[Image description: A portrait of Angélica posing with ceiba elder in Adjuntas, Puerto Rico. She is seated on the roots of the ceiba, legs extended towards the camera, arms behind her and her head tilted back in an expression of joy. Angélica is wearing a large white shirt knotted in the front, black leggings, hiking boots, and her dark hair loose around her shoulders.
Angélica De Jesús is an educator and artist, aspiring farmer and map maker, mother and emergent environmental scholar. Over the past 10 years she has worked across grassroots, academic, public, and non-profit contexts to achieve health/ justice gains for and with marginalized peoples in what is currently known as the US.
She studies food sovereignty and climate justice movements as decolonial practice in the Caribbean. At any given time she is likely thinking (and *should be* writing) about archives, contemporary/traditional agro-ecological knowledge, her role as a diasporic daughter or migrant farmworkers and AfroIndingeous Caribbean people, plants, transnational and local recipe sharing, and the linked futures of Indigenous sovereignty and Black liberation in what is currently known as the US.
As a visual artist, Angélica creates works for books, zines, and anthologies. Some examples include collages for Hispanófila and Frontiers: A Journal of Women Studies, portrait-photography for Boricua en la Luna, and an ever so small illustration for the Slow Holler Tarot deck. She has shared performance and poetry works in spaces from art festivals like OUTsider fest in Austin, TX to ephemeral art/house shows like the living room space dimélo. It is her dream to make more theater with others one day. Additional visual creations include cartography (#MapMami), spatial analysis, and the figures drawn at Kiki's request.
Angelica has received fellowships from the National Institutes of Health (NIH), Virginia Commonwealth University,
Michigan State University, and University of Michigan. She currently works in Grand Rapids, Michigan & orbits around her past/present future relatives of all species across archipelagos of time and space. You can find Angélica hanging with trees or at @prima.de.afuera (IG) and her blog (here).
A DEEPER DIVE:
Angelica was born in Honolulu, Hawaii to an immigrant mother from Michoacán, Mexico and diasporic father from the US island colony of Puerto Rico. Given her father's work in the military, Angélica spent her first 14 years moving around the US. To process each move, and the forces driving these early relocations, she started writing and drawing the worlds around her. These early reflective and expressive practices gave way to a lifelong love of art, mapping, and building
After more than a decade of living in Virginia, Angelica embarked on two distinct and interrelated life paths: STEM research and community organizing/
strategizing. Alongside completing academic research training at a lab bench, she joined a collective of multi-racial, transnational, and LGBTQ Southerners organizing around multiple issue-areas including immigrant rights, police + prison abolition, gentrification, gendered violence, and reproductive/health justice. Each of these two distinct paths fed into the other. What she learned in organizing spaces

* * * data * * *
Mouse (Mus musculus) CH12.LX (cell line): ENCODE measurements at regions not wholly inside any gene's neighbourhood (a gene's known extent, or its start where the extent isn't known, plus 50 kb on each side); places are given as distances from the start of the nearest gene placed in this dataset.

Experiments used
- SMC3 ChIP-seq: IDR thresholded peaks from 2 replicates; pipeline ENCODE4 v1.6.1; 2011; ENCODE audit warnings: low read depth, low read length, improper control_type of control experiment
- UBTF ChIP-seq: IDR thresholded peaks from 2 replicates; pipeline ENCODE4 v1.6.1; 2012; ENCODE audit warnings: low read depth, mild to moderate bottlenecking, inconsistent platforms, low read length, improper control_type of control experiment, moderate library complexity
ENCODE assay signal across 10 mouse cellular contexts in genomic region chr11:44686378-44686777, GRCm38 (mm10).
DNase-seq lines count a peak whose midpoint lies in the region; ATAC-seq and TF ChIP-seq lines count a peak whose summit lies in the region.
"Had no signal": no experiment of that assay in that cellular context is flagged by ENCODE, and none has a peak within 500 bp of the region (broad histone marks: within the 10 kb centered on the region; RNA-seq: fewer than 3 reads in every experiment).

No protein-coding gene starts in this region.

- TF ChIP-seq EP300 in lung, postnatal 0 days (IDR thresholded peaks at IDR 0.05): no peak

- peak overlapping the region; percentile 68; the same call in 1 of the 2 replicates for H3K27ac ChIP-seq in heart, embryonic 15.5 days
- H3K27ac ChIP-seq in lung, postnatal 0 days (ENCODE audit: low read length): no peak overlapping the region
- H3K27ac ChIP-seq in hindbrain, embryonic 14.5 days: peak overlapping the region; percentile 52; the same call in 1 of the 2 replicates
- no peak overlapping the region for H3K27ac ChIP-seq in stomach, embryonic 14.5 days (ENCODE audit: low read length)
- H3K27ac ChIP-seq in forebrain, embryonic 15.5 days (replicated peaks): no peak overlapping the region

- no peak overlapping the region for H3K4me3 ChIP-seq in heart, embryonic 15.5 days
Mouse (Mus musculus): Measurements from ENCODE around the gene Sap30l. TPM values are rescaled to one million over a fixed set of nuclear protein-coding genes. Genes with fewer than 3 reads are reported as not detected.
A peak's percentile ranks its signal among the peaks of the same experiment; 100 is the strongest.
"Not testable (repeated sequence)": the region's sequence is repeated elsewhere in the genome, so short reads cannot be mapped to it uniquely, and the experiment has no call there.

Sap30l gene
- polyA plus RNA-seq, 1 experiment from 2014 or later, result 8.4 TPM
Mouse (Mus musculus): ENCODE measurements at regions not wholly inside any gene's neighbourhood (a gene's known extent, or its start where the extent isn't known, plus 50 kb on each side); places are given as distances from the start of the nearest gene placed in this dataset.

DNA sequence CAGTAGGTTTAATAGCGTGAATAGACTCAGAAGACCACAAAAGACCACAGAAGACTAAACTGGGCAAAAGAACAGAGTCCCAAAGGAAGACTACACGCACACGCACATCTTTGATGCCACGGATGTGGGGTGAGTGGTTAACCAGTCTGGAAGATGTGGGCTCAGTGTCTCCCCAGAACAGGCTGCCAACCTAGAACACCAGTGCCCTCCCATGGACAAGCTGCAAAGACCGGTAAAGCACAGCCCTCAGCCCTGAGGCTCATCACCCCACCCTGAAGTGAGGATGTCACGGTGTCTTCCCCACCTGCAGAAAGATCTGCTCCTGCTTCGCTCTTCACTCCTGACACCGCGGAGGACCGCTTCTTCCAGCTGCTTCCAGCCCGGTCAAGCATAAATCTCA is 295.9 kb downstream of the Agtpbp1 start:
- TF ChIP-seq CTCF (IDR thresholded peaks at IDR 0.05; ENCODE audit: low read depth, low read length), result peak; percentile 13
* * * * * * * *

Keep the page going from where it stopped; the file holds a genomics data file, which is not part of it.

about building campaigns and shifting narratives kept her curious about knowledge production in STEM (how does knowledge move, who moves it, and why?) and in search of decolonial research practices & ethics. What she learned in research labs about grant writing and data analysis/ visualization, kept her curious about how art and data could be used to support the brilliant work of her peers on local and wider levels. Together, these two paths helped Angélica develop a queer, decolonial Black and Indigenous feminist politic that shaped her research and, now, her mamíhood.
In 2014 Angélica moved from Richmond, VA to Michigan where she joined the Indigenous Youth Empowerment Project (IYEP) as a youth mentor and worked in the non-profit and public sector as public health researchers on interdisciplinary projects and campaigns ranging from Medicaid/Medicare policy analysis, maternal and child health improvement, sexual health and STD/STI support programs, water equity, and urban planning.
During her first year as a graduate student, and three months after giving birth to her first child, Angélica joined millions of diasporic, displaced, and island-based Boricuas in providing support to relatives in the after-math of Hurricane Maria in the winter of 2017. This grassroots work solidified her commitment to working towards climate justice through transnational food sovereignty and agroecological work that acknowledges and addresses all harmful aspects of white settler-colonialism.
In her position as prima-de-afuera (cousin from off the island of Puerto Rico) and descendant of rural farmers, Angélica works in a PhD program at Michigan State University studying the impacts of settler-colonial governance on food and other eco- systems in the Caribbean and collaborates with other Black, Indigenous and Black-Indigenous peoples working towards climate justice and critical sovereignty in our respective and related communities across the globe.